N.B.  Except it just does not make sense. And that is because of the word 'leaving.' He is dead and those who are mourning have been 'left.' If they wanted  to acknowledge living and dead there are other ways of phrasing it but from my understanding of history, amateur that I am, but well read, the Victorians were as pragmatic as anyone and I simply don't believe this death notice refers to dead and living children.

Henry Edward Atkins and Joseph Atkins were long dead and hence no longer  alive in the memory of the living. As a result, the one remaining son just may be James Atkins and Elizabeth Cox, Mary Ross and Elizabeth Mashford were cut out of the obituary due to a split in the family.

N.B. Possible but not likely. Again, social courtesies being what they were I don't believe a son from a second marriage would be mentioned while two daughters from the same marriage are excluded. It does not make sense. 

Ros: Just as a thought about church records and when a church was built. When I was a young boy growing up in Tea Tree Gully the Catholics priest moved into a house across the road from us there was no church built. For many years we use to have mass in the priest’s garage, but records were still kept showing that somebody was baptized etc at St David’s even thought there was no church  built. So I think you are right Ros that even though there was no church built, Priests were around to undertake their functions.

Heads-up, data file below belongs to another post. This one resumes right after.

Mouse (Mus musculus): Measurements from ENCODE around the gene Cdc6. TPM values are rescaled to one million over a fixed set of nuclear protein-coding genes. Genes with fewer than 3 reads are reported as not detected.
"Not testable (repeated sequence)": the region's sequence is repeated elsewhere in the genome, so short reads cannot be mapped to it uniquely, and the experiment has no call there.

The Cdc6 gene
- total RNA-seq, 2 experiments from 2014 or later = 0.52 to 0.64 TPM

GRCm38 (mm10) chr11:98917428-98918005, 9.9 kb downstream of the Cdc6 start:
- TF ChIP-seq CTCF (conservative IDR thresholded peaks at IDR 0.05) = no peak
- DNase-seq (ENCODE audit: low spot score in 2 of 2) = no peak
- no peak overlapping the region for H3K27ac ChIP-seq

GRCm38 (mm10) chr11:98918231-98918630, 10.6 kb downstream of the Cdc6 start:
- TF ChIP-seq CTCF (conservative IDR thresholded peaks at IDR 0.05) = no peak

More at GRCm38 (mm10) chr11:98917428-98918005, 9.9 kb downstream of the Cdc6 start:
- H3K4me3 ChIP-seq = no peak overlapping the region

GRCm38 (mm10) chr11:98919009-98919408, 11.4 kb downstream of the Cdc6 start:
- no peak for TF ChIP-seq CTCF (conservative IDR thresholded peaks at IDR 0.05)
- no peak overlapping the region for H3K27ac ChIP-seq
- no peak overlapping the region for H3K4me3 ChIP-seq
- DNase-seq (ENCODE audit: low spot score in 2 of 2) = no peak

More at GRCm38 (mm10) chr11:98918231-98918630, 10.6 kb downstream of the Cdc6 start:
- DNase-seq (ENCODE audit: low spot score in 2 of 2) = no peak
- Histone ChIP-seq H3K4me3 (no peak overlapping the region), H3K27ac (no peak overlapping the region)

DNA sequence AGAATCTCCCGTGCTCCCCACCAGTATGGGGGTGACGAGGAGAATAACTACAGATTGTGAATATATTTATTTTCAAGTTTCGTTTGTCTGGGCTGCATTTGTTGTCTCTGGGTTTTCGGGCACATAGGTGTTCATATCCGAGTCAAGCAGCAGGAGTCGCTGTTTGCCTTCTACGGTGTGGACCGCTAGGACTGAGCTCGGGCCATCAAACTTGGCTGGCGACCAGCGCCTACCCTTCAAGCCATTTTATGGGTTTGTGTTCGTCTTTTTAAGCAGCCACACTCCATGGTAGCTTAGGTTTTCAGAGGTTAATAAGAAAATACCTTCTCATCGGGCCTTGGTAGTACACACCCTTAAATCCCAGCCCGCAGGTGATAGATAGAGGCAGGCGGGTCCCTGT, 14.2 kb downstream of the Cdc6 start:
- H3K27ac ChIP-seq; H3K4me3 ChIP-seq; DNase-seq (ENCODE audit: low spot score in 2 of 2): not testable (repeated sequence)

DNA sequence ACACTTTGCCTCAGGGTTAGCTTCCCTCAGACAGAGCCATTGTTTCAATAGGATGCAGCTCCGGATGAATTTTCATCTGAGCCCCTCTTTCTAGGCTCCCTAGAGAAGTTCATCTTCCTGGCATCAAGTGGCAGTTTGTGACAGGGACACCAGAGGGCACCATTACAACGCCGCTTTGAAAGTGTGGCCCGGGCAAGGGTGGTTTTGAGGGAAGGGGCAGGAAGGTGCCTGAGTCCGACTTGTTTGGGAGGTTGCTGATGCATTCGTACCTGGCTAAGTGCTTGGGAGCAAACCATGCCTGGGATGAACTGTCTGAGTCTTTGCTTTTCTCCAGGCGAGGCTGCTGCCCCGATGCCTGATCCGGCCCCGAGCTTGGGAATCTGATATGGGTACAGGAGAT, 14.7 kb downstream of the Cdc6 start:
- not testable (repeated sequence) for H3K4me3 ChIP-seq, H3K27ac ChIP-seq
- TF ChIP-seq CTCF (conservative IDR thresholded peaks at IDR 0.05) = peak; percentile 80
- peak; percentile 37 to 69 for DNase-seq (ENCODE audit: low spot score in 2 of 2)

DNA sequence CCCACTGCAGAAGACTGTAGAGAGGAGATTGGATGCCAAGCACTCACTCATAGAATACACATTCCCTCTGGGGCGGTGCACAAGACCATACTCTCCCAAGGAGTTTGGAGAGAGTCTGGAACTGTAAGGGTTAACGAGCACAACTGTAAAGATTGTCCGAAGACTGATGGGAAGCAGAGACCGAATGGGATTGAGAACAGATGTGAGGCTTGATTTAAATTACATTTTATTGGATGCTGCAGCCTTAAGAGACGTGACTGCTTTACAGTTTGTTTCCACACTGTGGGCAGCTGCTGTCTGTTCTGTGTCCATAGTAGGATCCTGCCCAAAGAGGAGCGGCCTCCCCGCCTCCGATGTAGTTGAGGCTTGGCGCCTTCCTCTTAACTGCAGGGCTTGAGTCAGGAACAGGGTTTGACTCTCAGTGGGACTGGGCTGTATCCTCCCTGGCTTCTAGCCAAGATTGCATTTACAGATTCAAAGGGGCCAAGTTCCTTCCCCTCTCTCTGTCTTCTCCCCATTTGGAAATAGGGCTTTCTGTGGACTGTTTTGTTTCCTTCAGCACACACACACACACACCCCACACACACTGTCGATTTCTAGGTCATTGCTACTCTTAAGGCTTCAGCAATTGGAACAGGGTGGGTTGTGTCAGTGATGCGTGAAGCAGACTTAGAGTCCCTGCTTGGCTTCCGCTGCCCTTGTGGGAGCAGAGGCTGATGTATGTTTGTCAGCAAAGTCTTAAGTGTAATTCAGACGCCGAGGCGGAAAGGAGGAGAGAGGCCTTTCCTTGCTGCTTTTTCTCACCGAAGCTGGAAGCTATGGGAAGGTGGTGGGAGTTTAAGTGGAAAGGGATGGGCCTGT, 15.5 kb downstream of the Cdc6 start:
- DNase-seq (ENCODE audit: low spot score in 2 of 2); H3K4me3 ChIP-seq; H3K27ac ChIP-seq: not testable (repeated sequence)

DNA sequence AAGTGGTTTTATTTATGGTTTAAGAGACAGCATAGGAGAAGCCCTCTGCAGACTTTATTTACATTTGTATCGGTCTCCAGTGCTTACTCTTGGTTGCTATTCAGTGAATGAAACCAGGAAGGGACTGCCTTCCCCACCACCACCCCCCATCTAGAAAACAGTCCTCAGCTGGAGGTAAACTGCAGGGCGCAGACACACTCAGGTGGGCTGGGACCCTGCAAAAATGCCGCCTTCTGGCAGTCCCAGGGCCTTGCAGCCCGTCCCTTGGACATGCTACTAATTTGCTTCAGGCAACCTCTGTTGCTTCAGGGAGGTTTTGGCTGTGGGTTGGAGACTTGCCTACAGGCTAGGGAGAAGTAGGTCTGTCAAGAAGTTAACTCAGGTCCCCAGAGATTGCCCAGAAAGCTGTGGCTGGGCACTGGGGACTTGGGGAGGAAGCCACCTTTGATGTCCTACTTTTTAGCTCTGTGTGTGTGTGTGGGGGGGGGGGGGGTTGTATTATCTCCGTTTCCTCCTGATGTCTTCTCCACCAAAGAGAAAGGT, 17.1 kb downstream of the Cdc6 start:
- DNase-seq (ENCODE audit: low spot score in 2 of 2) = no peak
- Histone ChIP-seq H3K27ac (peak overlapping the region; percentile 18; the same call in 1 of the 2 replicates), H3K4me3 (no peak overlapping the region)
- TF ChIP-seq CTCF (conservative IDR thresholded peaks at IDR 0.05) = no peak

N.B. Yes, I think tracing church records is a good way to go because priests were on the spot pretty much from the beginning and keeping records long before churches were built. 

I also think you are right Ros if we can find a death record of Hannah Atkins nee McLeod then it would really throw a lot of light upon if there was one or two Edward Atkins.

If a Hannah Atkins died before Edward Atkins marriage to Elizabeth Mashford then it would indicate only one Edward Atkins. However, if there is a listing for a death of a Hannah Atkins nee McLeod after the marriage of Edward Atkins to Elizabeth Mashford then it indicated two Edward Atkins.

At this stage, I am still leaning on the side that there is only one Edward Atkins and not two, but to get that finial bit of evidence would just be fantastic.

And yes it would. Finding some conclusive fact which would establish once and for all whether or not our Edward is the Edward who died at Whyte Park would either make much which has been posted on this blog valuable family history or useless digression.

No comments:

Post a Comment